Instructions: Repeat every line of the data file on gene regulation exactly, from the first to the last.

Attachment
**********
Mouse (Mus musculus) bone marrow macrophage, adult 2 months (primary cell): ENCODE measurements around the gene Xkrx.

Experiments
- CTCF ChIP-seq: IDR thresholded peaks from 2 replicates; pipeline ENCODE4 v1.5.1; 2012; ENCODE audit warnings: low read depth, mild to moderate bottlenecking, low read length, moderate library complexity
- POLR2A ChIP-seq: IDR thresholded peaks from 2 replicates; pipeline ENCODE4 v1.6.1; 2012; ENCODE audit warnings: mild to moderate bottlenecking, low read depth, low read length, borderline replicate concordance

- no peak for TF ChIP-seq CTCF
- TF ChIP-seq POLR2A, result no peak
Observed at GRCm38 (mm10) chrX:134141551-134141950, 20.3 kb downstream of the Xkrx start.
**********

Mouse (Mus musculus) bone marrow macrophage, adult 2 months (primary cell): ENCODE measurements around the gene Xkrx.

Experiments
- CTCF ChIP-seq: IDR thresholded peaks from 2 replicates; pipeline ENCODE4 v1.5.1; 2012; ENCODE audit warnings: low read depth, mild to moderate bottlenecking, low read length, moderate library complexity
- POLR2A ChIP-seq: IDR thresholded peaks from 2 replicates; pipeline ENCODE4 v1.6.1; 2012; ENCODE audit warnings: mild to moderate bottlenecking, low read depth, low read length, borderline replicate concordance

- no peak for TF ChIP-seq CTCF
- TF ChIP-seq POLR2A, result no peak
Observed at GRCm38 (mm10) chrX:134141551-134141950, 20.3 kb downstream of the Xkrx start.